Saturday, February 15, 2014

A Long Way from Home

Day 15: What the tourists never see in my town that they are really missing out on...

We get one 'Get Out of Jail Free Card' so I used it for yesterday.  My day was overwhelmingly ordinary but extraordinarily busy.  I literally did not have a minute to write.  But I'm back and ready today.

This one might be short and sweet.  It's been a wonderful and exhausting weekend.  Our BFF 'L' came over from Kuwait.  She came a little bit to hang out and go on a friend date to see a Michael Buble impersonator, who was amazingly good, but mostly she came to paint.  The girl loves to paint. Tonight, as I write this, I am staring at a purple wall where once there was grey/blue and there is a faint smell of paint in the air.  It's wonderful and I feel even more at home in my home than I did yesterday.

So, on to the prompt.  If you come to Bahrain, something you might miss as a tourist that you really shouldn't is... the people.  Bahrainis are so unbelievably kind and friendly.  They are welcoming and inviting, warm and delightful.  They'll take you home for a cup of tea to meet their family as soon as they'll tell you the history of their country or recite the Quran, just because you asked.

I think that, unfortunately, many Westerners have a very skewed view of the Muslim man and woman.  Outside of our prejudices and what the media (and the extremists) have led us to believe, the burka and thobe can be intimidating.  There's something foreign and almost uninviting about men and women in traditional dress, especially the fully or almost-fully covered women. We don't really get it.    We think it means something else.  We steer clear.

Uh... maybe I won't buy one (women have to cover in the Grand Mosque)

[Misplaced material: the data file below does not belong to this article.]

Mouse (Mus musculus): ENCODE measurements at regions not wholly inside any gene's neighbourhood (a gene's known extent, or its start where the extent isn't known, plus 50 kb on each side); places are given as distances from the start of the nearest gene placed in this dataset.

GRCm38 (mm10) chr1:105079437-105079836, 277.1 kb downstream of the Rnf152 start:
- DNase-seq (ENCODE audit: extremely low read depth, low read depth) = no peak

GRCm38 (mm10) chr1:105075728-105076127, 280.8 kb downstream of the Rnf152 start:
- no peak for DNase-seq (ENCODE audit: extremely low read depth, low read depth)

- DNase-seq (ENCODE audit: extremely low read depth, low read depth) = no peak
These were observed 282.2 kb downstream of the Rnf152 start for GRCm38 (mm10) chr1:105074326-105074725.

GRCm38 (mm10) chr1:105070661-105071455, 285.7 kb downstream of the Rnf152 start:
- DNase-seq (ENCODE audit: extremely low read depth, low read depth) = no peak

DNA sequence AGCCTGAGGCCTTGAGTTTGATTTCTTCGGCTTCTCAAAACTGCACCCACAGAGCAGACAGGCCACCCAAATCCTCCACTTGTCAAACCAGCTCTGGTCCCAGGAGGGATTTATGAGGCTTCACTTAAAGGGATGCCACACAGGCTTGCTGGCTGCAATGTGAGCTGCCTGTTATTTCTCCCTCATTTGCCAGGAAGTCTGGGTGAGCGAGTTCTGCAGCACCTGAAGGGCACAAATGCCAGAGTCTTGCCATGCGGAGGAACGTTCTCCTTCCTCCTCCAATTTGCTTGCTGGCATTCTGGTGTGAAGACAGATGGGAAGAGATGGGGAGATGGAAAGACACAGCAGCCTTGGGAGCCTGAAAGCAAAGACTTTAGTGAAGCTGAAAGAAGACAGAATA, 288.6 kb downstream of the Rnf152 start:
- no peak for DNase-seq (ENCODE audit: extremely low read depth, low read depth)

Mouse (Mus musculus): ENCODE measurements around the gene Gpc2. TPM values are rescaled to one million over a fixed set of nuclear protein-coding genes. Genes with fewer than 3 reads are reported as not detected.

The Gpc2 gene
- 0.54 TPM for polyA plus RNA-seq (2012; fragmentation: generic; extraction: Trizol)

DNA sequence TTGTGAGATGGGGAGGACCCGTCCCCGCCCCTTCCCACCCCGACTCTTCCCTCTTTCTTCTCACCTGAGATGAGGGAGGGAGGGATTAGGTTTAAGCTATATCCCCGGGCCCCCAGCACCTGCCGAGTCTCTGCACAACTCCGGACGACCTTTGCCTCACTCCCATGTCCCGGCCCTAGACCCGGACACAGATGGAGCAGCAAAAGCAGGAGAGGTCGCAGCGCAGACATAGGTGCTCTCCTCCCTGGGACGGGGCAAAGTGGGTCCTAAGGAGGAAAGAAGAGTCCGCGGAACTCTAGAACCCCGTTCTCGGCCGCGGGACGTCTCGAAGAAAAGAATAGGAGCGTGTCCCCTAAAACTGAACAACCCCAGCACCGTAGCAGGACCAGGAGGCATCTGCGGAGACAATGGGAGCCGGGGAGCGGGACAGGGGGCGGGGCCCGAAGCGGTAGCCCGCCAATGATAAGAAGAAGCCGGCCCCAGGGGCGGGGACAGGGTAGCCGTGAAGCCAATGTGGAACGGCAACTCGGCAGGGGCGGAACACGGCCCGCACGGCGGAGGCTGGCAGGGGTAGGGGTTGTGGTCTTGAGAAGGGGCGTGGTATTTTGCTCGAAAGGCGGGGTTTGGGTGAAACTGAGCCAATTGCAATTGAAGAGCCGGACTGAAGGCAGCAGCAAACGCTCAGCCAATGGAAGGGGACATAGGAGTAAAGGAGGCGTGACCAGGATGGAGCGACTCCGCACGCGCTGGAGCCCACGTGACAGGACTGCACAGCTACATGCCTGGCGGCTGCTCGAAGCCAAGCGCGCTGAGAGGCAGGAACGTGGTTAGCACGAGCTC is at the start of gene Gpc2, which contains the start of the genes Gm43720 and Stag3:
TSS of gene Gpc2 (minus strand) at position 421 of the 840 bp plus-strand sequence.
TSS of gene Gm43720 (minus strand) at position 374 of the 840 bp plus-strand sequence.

Our BFF 'L' went to a cultural talk in Kuwait led by a young Muslim woman.  She was, humorously, discussing her decision to 'cover,' because it was her decision.  One of the main reasons she covers is, according to her, because 'after a night of partying, you want to make a quick run to McDonald's.  What's easier?  Getting dressed and fixed up so that no one knows you were out, or throwing this thing on?'

I like her style.  She sounds like my kind of woman... perhaps I should go buy a burka...

Not all Bahrainis cover, men or women.  I have been lucky enough to get to know a few parents at our school and it has helped to demystify the thobe and burka.  I hardly see them anymore.  I like that my kids don't really react one way or another.  It lets me sit back and truly enjoy the kindness of the country, having gotten over my own... fears?  No, misunderstandings.  That's a better word.

As a tourist, you will actually not encounter many Bahrainis.  They are not the workers in their country, though more so than in Kuwait.  You would be hard-pressed to find a Bahraini in a service position of any kind- these jobs are occupied by Sri Lankans, Filipinos, Bangledeshians and Indians.  The Bahrainis own things and then they employ people to run the places they own.

If you're planning a visit, I'm not even really sure how to suggest you go about meeting a Bahraini.  But if you have the chance, you should.  

2 comments:

  1. This is interesting because I was just thinking about you and the places you've lived wondering if you're able to get to know many locals. So interesting that none of the Bahraini's work in service positions. Also, I'm very guilty of having snap judgement when I see women who are covered. Good reminder that my pre-conceived notions come mostly from the media and I should give second thought.

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  2. It is hard sometimes to meet the locals- China was easiest as they're everywhere. But in the Middle East and Guate, the locals I come in contact with are usually parents and I don't feel like they're necessarily representative of the culture (ESPECIALLY Guatemala). It depends on how willing you are to make friends outside of your circle. I'm still working on it...

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